Posted on: 29th Mar, 2019
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Vibration analysis is a technique that many field service providers and equipment end-users employ as part of their condition monitoring programs to support a “predictive maintenance” philosophy. This attempts to find a compromise between the typical extremes of “breakdown maintenance” – only performing repairs when absolutely necessary due to a failure – and “preventative maintenance” – performing overhauls at regular intervals regardless of necessity – by identifying potential problems as early as possible allowing for sufficient time to plan and act accordingly before they become potentially catastrophic. The ultimate goal is to reduce maintenance costs and increase operational availability without sacrificing reliability. Other complimentary technologies include ultrasonic analysis, infrared analysis, oil analysis, and electrical circuit evaluation / insulation resistance testing.
A significant portion of the technology as we know it today was originally developed for the US navy’s submarine fleet during the Cold War to help their equipment run as smoothly and therefore as quietly as possible to help avoid detection. The advent of personal computers also contributed greatly towards bringing vibration analysis into the main-stream by providing systems which were sufficiently powerful yet compact and rugged but also cost effective and user-friendly enabling the transition from laboratory research and development applications to routine field level usage. It has since become one of the most widely adopted tools for maintenance, reliability, and engineering departments in process plants.
The general concept is to measure the vibratory response of a machine or structure, decompose it into frequency/amplitude content – typically represented by waveform and spectral data plots – and use this information to help identify the cause (or causes) of the vibration based on knowledge/assumption of the forces which may be present either in a healthy operating condition or due to defects. Vibration analysis is particularly suited to identifying mechanical faults in rotating equipment but also has applications for static equipment as well as identifying electrical faults. By regularly measuring vibration on equipment in a consistent fashion a trend can be developed to help distinguish normal versus abnormal vibration behavior and to monitor fault progression.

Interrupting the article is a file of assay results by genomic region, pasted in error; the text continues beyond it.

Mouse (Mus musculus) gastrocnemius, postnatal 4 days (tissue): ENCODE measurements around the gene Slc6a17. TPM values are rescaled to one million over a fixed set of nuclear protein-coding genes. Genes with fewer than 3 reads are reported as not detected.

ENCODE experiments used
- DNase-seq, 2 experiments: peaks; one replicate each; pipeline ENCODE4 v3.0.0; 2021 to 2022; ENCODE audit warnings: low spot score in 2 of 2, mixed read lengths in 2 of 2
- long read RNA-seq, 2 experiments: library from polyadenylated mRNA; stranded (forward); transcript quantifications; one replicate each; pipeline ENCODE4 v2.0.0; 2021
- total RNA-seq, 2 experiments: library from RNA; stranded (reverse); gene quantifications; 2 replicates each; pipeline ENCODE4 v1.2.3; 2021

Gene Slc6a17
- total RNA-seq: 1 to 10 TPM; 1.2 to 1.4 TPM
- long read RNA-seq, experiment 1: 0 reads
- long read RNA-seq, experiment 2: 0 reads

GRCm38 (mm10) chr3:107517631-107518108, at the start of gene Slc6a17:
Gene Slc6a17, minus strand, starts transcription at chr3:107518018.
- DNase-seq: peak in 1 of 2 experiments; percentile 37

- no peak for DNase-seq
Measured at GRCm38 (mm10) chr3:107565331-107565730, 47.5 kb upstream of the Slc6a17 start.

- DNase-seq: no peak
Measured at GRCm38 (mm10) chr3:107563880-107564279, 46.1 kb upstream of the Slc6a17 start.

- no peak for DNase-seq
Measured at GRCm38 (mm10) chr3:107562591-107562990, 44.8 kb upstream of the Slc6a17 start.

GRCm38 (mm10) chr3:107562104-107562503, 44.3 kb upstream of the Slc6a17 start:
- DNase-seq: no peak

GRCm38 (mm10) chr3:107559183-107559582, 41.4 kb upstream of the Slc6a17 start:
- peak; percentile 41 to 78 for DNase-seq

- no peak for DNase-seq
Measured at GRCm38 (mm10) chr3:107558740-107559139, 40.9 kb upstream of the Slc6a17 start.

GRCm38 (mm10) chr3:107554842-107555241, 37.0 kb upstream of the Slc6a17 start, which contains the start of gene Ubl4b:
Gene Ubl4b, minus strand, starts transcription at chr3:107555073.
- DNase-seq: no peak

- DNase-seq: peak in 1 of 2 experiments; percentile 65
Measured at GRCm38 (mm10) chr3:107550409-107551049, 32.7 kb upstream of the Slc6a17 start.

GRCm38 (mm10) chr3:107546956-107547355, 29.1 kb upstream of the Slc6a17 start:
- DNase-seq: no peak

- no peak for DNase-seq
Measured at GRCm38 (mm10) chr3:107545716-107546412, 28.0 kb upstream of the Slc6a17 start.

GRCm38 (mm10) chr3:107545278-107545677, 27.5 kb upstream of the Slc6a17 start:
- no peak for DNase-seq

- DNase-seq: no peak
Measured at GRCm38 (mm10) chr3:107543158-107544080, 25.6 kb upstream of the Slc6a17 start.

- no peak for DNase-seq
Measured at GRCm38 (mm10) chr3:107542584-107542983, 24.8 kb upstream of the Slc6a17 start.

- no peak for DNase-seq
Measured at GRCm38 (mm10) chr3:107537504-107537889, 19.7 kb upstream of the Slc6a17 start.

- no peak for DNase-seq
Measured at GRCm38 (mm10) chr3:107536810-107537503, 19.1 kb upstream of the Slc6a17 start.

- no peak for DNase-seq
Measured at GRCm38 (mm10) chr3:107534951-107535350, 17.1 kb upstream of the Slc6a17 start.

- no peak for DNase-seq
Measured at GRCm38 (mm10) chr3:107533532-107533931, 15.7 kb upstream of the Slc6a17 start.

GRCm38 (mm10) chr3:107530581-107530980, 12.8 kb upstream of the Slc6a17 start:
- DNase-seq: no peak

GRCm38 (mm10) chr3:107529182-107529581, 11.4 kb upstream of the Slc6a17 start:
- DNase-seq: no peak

Among the most important components in a rotating system are the bearings as these form the interface between rotating and stationary parts. Therefore, evaluating the health of the bearings and identifying potential degradation is one of the primary goals of vibration analysis. The two most common types of bearings in rotating machines are “anti-friction” bearings (typically called rolling element bearings) and “hydrodynamic” bearings (typically called journal, sleeve or Babbitt bearings. Each type has its own characteristic fault frequencies which are a function of the geometry and design of the bearing. Other common sources of vibration in rotating machines include unbalance, misalignment, and looseness (either internal or external/structural). Specific types of equipment will also have additional forces which can cause vibration such as hydraulic/aerodynamic forces in pumps/fans and compressors, gear/belt forces in transmissions, as well as electromagnetic forces in generators and motors. Consequently, sound knowledge of the various components in the machine train is essential, namely the type and location of the bearings.
Want to learn more about vibration analysis or become certified in vibration analysis & alignment? We offer industry training at our NorthPoint Training Centre.
Posted on: 29th Mar, 2019